*I can tell one, but I'm embarrassed to do it. . . . You have to stand to do it. It's the story of the Mennonite man in the Franconia Conference that became a bit better off, financially, and he decided to get rid of his plain coat. He went to Hope's in Souderton where they have tailors to make suits. This was just the time when these new . . . polyesters were on the market. So he asked to have a new suit made of this new polyester. When he took it home, the suit didn't fit very well. So he went to the tailor and said, "You know," he said, "the sleeves on this suit are much too short." The tailor said, "Well, this is the new polyester cloth. I tell you, it stretches. So all you have to do is, when you have time, just hold your sleeve down like that [demonstrates, here and throughout, constantly] and it'll soon get OK. So he would always be pulling this sleeve to get the thing to fit. But then he noticed that when he pulled down on the sleeve, the tail would come up. So he went back to Hope and he said, "Look," he said, "whenever you tell me to pull the sleeve down like this, the tail comes up, and that doesn't look right.” The tailor said, "Well, you just pull down [the tail] and it'll stretch and fit." And then he noticed when he stood in front of the mirror one day—when he was pulling this way and pulling this way—that the lapels, which were sort of new to him, were all pulling away. So he went back to Hope the third time and Hope said, "Well, really, what you need to do is, when you're pulling this sleeve like this, pulling it down like that, just bring this over like this [puts chin on lapel to hold it down] and just keep stretching it. . . So he was standing down there at Main Street in Souderton waiting for his wife. He just stood there, going like this [constantly doing the three motions]. A New Mennonite couple walked by. The New Mennonite lady said, "You know, I sure pity those handicapped people." And [the New Mennonite man] said, "But do you notice, he has an excellent tailor. His suit fits perfectly!" An alternate ending: It was a Franconia [Mennonite] couple that walked past, and one said to the other, "See what happens when you throw away your plain coat."

If outsiders are going to regard Mennonites as peculiar people who do peculiar things, the following story shows one woman taking advantage of that stereotype:

*A Mennonite woman from eastern Canada was ready to deliver a baby but eager to avoid all the admitting procedures. When the medical officer saw her admission form, he noticed she was a Mennonite. Not knowing what that was, he thought perhaps she required special medical consideration—just as Jehovah's Witnesses cannot receive a blood transfusion. So he asked her if such was the case. She seized the opportunity and said, "Yes, I'm a Mennonite, so I can't have enemas."

Although in theology and belief Mennonites are an idealistic people, they are also eminently practical, and pride themselves on the ability to get things done—whether in everyday labor or in relief and service projects. Two stories show the practical impulse winning out, even over evangelism and romance.

*Well, this is an Illinois story. But since "Rabbi" Eigsti [the narrator's husband Orie J. Eigsti 1909-2003] isn't here, I'll tell it. I only heard it. I've never told it before. But he says the Illinois farmers were in church one Sunday and the minister had told about this cloud formation in the sky: "G P C." And the minister said, "That means go preach Christ!" And one of the farmers stood up and he said he had seen the formation, too, but he interpreted it to say, "Go plow corn!"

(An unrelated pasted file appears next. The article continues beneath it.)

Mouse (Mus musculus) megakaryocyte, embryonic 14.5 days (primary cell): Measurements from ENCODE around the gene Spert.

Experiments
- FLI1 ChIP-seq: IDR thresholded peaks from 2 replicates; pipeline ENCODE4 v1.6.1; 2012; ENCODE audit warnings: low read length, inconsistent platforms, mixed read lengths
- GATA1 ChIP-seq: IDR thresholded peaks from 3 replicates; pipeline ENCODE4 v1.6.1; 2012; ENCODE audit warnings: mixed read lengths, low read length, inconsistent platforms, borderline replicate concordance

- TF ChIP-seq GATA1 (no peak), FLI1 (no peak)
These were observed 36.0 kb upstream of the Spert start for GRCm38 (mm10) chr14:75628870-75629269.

This story illustrates both Mennonites' suspicion of supernatural manifestations and a reluctance to do mission work.

*A Mennonite woman was reading Maribell Morgan's book, The Total Woman, about how to please your husband and get everything you wanted. So she decided to try some of those techniques. When her husband came home from work one day, she greeted him at the door with nothing on but a big, beautiful smile, and it turned out that it worked really well for her. She was telling all her friends about the wonderful success of it. Her husband bought her a Roto-Tiller. The story was told by a feminist-inclined college student as a way of criticizing Mennonite women who relish their traditional roles as helpmeets and domestic laborers.

With their ancient history of martyrdom, their attempt to follow literally the "hard" sayings of Jesus, their often non-conformed lifestyle, their shunning of tobacco, alcohol and dancing, their hard work, and their ethic of service—Mennonites can be perceived as holier than other Christians, or, worse yet, can so regard themselves.

*A visitor was touring central Kansas and got filled to the gills with Mennonites. First he went to Newton, then to Hillsboro and finally to Goessel, and found nothing but Mennonites. So he went into a Mennonite church. "I'm sick of Mennonites," he said. "I want to go some place where there aren't any Mennonites." "Why don't you go to hell?" said the pastor. "There are no Mennonites there."

Does that joke compliment Mennonites or satirize them for self-righteousness? The story was given national currency by being included in an article on religious humor in the Pittsburgh Press on July 2, 1983. A variant referring to any speakers of Pennsylvania Dutch was published by Elmer Lewis Smith in Pennsylvania Dutch Folklore, p. 26.

About the Author

Ervin Beck

Ervin Beck, Emeritus Professor of English at Goshen College, is co-editor of The Journal of the Center for Mennonite Writing, author of many publications on Mennonite literature and folk culture, including MennoFolk and MennoFolk2, published by Herald Press, and compiler of the three Mennonite bibliographies linked on the CMW homepage. From 2006-07 he taught English and dramatic literature at LCC International University in Klaipeda, Lithuania. He was on the planning committee for the two Mennonite/s Writing conferences held at Goshen College in 1997 and 2002. He lives in Goshen, Indiana.